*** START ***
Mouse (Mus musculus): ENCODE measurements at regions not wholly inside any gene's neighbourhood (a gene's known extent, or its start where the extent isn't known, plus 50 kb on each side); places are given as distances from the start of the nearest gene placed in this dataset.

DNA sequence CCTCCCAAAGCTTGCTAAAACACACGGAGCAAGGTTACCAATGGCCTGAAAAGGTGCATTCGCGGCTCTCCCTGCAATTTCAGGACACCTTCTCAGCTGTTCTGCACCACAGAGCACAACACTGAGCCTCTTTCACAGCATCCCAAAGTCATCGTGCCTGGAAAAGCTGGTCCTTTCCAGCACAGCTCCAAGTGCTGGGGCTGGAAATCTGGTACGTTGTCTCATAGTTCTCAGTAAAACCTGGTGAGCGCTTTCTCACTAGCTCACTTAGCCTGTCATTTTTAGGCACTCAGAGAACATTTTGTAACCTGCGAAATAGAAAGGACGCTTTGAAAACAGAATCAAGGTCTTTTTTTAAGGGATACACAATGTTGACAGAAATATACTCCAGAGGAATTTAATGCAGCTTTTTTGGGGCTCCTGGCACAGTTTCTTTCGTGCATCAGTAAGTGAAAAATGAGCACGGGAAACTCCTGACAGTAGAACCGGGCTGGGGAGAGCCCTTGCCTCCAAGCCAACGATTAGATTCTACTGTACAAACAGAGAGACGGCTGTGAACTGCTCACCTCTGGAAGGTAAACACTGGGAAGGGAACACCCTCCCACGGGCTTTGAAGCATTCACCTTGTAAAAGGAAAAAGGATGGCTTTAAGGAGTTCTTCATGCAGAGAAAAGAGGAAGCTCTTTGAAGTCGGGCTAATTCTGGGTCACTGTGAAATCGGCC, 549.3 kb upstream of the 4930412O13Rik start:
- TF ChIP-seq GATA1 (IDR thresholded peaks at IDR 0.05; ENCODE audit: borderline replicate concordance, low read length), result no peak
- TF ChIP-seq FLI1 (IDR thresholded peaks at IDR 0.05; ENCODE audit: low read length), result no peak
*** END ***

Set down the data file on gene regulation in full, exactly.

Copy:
Mouse (Mus musculus): ENCODE measurements at regions not wholly inside any gene's neighbourhood (a gene's known extent, or its start where the extent isn't known, plus 50 kb on each side); places are given as distances from the start of the nearest gene placed in this dataset.

DNA sequence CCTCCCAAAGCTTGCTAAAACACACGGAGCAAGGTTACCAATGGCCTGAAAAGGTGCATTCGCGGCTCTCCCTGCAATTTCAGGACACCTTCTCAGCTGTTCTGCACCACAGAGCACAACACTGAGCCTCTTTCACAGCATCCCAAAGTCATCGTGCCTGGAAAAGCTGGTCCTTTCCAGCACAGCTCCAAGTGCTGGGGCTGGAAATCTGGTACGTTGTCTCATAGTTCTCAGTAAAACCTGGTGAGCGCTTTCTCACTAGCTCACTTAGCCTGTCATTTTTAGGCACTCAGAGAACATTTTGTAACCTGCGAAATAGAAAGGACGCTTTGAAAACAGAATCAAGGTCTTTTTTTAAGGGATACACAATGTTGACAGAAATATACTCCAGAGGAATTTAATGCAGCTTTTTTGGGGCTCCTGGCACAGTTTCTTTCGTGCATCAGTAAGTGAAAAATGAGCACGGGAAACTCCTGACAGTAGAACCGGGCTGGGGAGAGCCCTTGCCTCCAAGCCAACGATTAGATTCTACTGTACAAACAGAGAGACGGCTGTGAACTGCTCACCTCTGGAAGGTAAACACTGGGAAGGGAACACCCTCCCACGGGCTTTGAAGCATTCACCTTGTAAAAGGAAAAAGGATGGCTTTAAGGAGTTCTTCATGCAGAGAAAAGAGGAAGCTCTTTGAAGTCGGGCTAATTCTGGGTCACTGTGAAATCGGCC, 549.3 kb upstream of the 4930412O13Rik start:
- TF ChIP-seq GATA1 (IDR thresholded peaks at IDR 0.05; ENCODE audit: borderline replicate concordance, low read length), result no peak
- TF ChIP-seq FLI1 (IDR thresholded peaks at IDR 0.05; ENCODE audit: low read length), result no peak